At tax time, those who work in the state of Wisconsin but don’t actually live there may worry that filing their tax return may be more difficult than usual. However, across the United States, working in a border state near your resident state is actually quite common. There are agreements in place between certain states that exempt a taxpayer form having to pay income tax on money they earned outside of their home state.
These agreements, known as reciprocal tax agreements, help to simplify tax time for a commuter. For those who work in the state of Wisconsin, but live in Illinois, Indiana, Kentucky or Michigan, you’re in luck! Reciprocal agreements exist between these states and Wisconsin, which means that you won’t have to pay Wisconsin income tax on any money you earned while working in the Badger State. All you have to do is file Form W-220 with your employer, which qualifies you for the exemption.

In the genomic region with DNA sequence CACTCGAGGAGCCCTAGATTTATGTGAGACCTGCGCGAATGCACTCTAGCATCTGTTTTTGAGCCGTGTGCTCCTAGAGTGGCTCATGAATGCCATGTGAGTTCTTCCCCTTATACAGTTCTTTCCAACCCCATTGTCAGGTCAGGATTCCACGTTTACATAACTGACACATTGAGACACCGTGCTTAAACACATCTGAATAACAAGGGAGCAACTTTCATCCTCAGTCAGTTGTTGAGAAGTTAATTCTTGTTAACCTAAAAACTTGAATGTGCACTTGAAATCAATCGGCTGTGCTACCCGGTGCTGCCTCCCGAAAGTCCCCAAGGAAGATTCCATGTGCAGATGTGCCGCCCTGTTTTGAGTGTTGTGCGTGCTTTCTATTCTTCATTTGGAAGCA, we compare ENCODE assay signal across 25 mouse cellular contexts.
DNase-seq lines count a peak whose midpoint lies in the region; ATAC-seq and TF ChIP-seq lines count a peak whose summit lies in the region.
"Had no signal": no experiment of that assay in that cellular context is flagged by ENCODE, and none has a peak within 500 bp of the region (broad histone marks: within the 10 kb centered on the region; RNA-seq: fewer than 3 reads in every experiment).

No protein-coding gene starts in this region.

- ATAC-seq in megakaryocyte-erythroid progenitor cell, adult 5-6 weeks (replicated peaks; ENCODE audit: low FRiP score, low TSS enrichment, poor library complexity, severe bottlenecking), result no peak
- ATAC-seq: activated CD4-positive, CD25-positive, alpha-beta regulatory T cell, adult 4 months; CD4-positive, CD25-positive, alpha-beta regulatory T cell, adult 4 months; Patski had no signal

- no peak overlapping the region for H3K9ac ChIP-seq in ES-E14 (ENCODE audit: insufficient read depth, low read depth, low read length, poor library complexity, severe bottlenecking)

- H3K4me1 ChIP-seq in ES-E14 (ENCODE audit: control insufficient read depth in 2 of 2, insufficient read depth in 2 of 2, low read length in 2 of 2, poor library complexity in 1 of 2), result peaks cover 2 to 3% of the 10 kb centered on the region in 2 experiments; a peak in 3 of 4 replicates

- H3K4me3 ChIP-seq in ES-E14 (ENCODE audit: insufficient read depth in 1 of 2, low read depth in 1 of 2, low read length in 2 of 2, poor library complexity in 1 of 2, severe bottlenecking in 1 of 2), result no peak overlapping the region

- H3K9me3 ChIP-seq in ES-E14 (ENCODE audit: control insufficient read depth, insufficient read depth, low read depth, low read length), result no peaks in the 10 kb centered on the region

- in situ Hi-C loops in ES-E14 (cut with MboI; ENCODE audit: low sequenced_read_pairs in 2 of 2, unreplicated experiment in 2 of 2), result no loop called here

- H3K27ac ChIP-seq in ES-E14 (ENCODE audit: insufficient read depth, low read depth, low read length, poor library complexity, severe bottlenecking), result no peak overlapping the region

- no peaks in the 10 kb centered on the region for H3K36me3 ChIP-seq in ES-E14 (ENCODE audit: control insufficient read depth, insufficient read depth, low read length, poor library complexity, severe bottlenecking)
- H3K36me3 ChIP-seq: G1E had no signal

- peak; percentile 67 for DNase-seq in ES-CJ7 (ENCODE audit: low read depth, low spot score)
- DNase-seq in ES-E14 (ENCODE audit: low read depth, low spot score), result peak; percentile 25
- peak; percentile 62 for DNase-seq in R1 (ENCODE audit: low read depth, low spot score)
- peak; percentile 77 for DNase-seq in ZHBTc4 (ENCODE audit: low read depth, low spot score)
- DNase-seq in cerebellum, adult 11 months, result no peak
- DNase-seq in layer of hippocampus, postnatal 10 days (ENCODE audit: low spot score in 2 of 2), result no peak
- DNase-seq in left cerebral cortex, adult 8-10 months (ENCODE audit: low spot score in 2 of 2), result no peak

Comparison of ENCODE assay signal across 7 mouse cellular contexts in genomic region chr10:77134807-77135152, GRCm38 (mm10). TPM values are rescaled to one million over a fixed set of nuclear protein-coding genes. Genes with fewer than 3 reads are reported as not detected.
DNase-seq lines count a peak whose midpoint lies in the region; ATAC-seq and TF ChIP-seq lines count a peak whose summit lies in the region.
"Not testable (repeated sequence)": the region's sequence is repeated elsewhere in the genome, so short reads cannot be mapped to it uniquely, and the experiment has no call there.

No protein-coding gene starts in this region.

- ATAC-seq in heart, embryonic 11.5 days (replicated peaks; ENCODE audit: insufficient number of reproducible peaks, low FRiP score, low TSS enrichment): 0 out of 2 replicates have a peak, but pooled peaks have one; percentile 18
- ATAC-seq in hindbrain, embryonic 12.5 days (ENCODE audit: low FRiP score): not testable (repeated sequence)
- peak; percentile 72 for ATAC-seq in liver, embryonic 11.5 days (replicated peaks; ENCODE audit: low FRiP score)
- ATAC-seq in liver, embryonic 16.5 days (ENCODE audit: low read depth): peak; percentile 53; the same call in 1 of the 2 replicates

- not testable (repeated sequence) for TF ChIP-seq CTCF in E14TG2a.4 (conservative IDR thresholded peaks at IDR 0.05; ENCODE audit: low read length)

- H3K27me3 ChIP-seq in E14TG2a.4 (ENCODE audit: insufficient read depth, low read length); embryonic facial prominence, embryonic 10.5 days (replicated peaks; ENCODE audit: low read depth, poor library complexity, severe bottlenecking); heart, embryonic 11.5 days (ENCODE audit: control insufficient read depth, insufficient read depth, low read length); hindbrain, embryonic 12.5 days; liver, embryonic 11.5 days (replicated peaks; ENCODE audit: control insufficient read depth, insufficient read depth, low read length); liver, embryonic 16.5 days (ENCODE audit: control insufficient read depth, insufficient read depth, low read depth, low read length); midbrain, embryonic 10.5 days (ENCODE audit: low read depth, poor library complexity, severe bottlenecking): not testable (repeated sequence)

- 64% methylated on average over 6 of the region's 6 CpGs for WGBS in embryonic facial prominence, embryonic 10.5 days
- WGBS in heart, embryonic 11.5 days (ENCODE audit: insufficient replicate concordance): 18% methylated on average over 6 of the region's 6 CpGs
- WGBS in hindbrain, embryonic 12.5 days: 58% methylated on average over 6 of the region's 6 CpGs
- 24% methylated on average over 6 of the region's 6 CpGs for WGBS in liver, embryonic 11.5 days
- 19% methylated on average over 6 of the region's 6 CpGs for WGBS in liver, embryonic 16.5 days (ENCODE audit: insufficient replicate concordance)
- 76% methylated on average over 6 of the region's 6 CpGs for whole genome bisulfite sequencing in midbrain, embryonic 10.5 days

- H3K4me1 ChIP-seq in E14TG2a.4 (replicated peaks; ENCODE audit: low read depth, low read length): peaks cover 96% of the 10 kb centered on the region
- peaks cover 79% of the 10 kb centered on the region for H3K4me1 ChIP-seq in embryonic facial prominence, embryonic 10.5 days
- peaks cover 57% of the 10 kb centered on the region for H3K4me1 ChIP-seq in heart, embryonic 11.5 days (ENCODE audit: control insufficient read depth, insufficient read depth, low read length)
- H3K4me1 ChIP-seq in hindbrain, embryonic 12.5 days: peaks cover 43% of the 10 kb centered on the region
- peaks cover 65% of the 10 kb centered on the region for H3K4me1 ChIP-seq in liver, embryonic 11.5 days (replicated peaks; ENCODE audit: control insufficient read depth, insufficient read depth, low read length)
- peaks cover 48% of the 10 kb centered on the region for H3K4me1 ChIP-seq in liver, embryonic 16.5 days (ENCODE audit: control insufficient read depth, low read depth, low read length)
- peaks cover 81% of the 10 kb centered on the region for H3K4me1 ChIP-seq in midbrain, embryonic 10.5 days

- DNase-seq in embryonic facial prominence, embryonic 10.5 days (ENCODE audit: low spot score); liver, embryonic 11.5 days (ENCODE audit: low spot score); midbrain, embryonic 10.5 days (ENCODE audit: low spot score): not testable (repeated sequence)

Reciprocal agreements only apply to employment income, however, so if you have other sources of income from Wisconsin, you may still have to file a return in both your home state and Wisconsin. Unearned sources of income can include lottery winnings, capital gains, and interest income.
If you have non-employment income, or if your employer accidentally withheld taxes in Wisconsin, then you’ll need to file a tax return in both states.